Speaking to Bloomberg, the French politician argued that the UK had agreed to give up some of its sovereign ability to decide EU rules in exchange for block market access. Mr Beaune said Brussels would continue to insist and demonstrate that staying in the ‘club’ will always be the best option, with the aim of minimizing Brexit. He said: “We want to insist that the UK got the EU market access that we were prepared to provide.
“But that’s the balance they chose. And I think in a way that’s not the best situation.
“They will have access to the market but they will not decide the rules of this large European market.
“I think it’s a lot better, and we should demonstrate it and insist on it, be with the club and be able to decide the rules. ”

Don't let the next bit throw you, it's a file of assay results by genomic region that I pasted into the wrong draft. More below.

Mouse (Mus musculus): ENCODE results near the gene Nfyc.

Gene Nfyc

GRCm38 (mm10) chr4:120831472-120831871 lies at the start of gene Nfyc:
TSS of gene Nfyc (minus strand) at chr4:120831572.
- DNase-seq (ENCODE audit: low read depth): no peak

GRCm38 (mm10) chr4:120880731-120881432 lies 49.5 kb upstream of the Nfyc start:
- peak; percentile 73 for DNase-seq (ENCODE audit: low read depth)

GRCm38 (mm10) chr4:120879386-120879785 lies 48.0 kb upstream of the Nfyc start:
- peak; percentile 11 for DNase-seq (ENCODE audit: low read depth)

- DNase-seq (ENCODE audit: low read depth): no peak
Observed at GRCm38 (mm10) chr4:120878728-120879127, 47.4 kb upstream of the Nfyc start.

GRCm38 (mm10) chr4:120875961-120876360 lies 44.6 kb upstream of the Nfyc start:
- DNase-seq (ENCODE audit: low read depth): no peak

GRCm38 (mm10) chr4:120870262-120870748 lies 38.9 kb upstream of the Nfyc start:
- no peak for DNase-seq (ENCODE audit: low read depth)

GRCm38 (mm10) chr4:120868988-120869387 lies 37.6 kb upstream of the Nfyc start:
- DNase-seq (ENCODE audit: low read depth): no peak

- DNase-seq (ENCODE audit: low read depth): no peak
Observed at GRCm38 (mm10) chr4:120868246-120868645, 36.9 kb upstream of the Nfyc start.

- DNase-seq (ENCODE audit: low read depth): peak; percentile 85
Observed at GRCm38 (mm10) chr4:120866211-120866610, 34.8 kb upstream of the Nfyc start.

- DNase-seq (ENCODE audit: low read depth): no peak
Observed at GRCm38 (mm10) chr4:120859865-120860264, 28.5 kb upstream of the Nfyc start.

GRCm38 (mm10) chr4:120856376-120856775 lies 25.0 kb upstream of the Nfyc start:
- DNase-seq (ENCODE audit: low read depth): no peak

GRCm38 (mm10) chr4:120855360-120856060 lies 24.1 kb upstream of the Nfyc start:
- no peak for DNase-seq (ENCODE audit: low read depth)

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Importers in Boulogne-sur-Mer told Reuters that deliveries were sometimes delayed because the Latin names of fish species were incorrectly entered on the papers.
Other reasons for the delays include health certificates missing the required buffers and French agents taking a zero-tolerance approach to errors in the tedious process.
The result is a chaotic breakdown in supply chains from the far reaches of the British Isles to the port of Boulogne in northern France, which used to see scampi and Scottish scallops in French shops a bit more than a day after harvest.
The delays mean that seafood is not always as fresh as it used to be in European markets. In a shipment of crab caught in England that arrived at Mille’s warehouse a day late on Saturday, 20% of the crustaceans had perished.
Brexit set aside decades of cooperation to refine the supply chain, said some importers from Boulogne, Europe’s largest fish processing center.
“We’ve lost 30 years,” Mille said.